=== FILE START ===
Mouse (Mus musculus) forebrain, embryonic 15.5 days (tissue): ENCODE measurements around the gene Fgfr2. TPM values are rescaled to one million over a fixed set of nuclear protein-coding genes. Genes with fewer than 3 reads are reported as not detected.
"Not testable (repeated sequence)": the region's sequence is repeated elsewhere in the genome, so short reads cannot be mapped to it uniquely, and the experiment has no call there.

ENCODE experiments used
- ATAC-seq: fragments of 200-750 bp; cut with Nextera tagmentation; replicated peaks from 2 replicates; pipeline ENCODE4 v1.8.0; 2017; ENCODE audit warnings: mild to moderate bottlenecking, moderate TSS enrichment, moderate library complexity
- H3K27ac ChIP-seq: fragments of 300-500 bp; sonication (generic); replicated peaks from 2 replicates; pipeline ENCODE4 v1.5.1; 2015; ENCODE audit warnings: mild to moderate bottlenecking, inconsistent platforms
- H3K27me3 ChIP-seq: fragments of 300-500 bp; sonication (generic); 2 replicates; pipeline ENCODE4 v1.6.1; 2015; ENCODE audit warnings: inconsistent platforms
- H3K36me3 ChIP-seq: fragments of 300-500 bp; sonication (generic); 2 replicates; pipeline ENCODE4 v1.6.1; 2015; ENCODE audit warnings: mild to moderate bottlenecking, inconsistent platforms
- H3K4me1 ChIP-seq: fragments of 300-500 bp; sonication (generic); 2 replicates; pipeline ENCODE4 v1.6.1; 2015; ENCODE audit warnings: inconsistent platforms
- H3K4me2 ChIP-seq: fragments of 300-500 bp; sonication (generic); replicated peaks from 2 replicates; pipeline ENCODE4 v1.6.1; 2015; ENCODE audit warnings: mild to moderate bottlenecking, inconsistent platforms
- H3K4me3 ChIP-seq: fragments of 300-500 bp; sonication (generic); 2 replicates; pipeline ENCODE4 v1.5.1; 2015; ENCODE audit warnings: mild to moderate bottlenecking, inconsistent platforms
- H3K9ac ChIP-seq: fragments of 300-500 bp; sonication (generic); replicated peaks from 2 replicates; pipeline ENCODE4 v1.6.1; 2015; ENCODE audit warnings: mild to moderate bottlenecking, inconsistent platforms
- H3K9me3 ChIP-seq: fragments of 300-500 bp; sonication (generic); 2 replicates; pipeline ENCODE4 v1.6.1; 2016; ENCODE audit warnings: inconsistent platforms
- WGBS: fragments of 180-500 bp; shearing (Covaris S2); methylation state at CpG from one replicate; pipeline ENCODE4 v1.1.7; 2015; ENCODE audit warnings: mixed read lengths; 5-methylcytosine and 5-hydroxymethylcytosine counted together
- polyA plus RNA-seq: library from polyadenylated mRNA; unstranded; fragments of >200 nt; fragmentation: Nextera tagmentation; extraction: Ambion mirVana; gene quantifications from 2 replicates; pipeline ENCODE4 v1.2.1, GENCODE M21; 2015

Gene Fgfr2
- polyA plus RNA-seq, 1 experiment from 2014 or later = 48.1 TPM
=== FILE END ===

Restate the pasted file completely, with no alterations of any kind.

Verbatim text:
Mouse (Mus musculus) forebrain, embryonic 15.5 days (tissue): ENCODE measurements around the gene Fgfr2. TPM values are rescaled to one million over a fixed set of nuclear protein-coding genes. Genes with fewer than 3 reads are reported as not detected.
"Not testable (repeated sequence)": the region's sequence is repeated elsewhere in the genome, so short reads cannot be mapped to it uniquely, and the experiment has no call there.

ENCODE experiments used
- ATAC-seq: fragments of 200-750 bp; cut with Nextera tagmentation; replicated peaks from 2 replicates; pipeline ENCODE4 v1.8.0; 2017; ENCODE audit warnings: mild to moderate bottlenecking, moderate TSS enrichment, moderate library complexity
- H3K27ac ChIP-seq: fragments of 300-500 bp; sonication (generic); replicated peaks from 2 replicates; pipeline ENCODE4 v1.5.1; 2015; ENCODE audit warnings: mild to moderate bottlenecking, inconsistent platforms
- H3K27me3 ChIP-seq: fragments of 300-500 bp; sonication (generic); 2 replicates; pipeline ENCODE4 v1.6.1; 2015; ENCODE audit warnings: inconsistent platforms
- H3K36me3 ChIP-seq: fragments of 300-500 bp; sonication (generic); 2 replicates; pipeline ENCODE4 v1.6.1; 2015; ENCODE audit warnings: mild to moderate bottlenecking, inconsistent platforms
- H3K4me1 ChIP-seq: fragments of 300-500 bp; sonication (generic); 2 replicates; pipeline ENCODE4 v1.6.1; 2015; ENCODE audit warnings: inconsistent platforms
- H3K4me2 ChIP-seq: fragments of 300-500 bp; sonication (generic); replicated peaks from 2 replicates; pipeline ENCODE4 v1.6.1; 2015; ENCODE audit warnings: mild to moderate bottlenecking, inconsistent platforms
- H3K4me3 ChIP-seq: fragments of 300-500 bp; sonication (generic); 2 replicates; pipeline ENCODE4 v1.5.1; 2015; ENCODE audit warnings: mild to moderate bottlenecking, inconsistent platforms
- H3K9ac ChIP-seq: fragments of 300-500 bp; sonication (generic); replicated peaks from 2 replicates; pipeline ENCODE4 v1.6.1; 2015; ENCODE audit warnings: mild to moderate bottlenecking, inconsistent platforms
- H3K9me3 ChIP-seq: fragments of 300-500 bp; sonication (generic); 2 replicates; pipeline ENCODE4 v1.6.1; 2016; ENCODE audit warnings: inconsistent platforms
- WGBS: fragments of 180-500 bp; shearing (Covaris S2); methylation state at CpG from one replicate; pipeline ENCODE4 v1.1.7; 2015; ENCODE audit warnings: mixed read lengths; 5-methylcytosine and 5-hydroxymethylcytosine counted together
- polyA plus RNA-seq: library from polyadenylated mRNA; unstranded; fragments of >200 nt; fragmentation: Nextera tagmentation; extraction: Ambion mirVana; gene quantifications from 2 replicates; pipeline ENCODE4 v1.2.1, GENCODE M21; 2015

Gene Fgfr2
- polyA plus RNA-seq, 1 experiment from 2014 or later = 48.1 TPM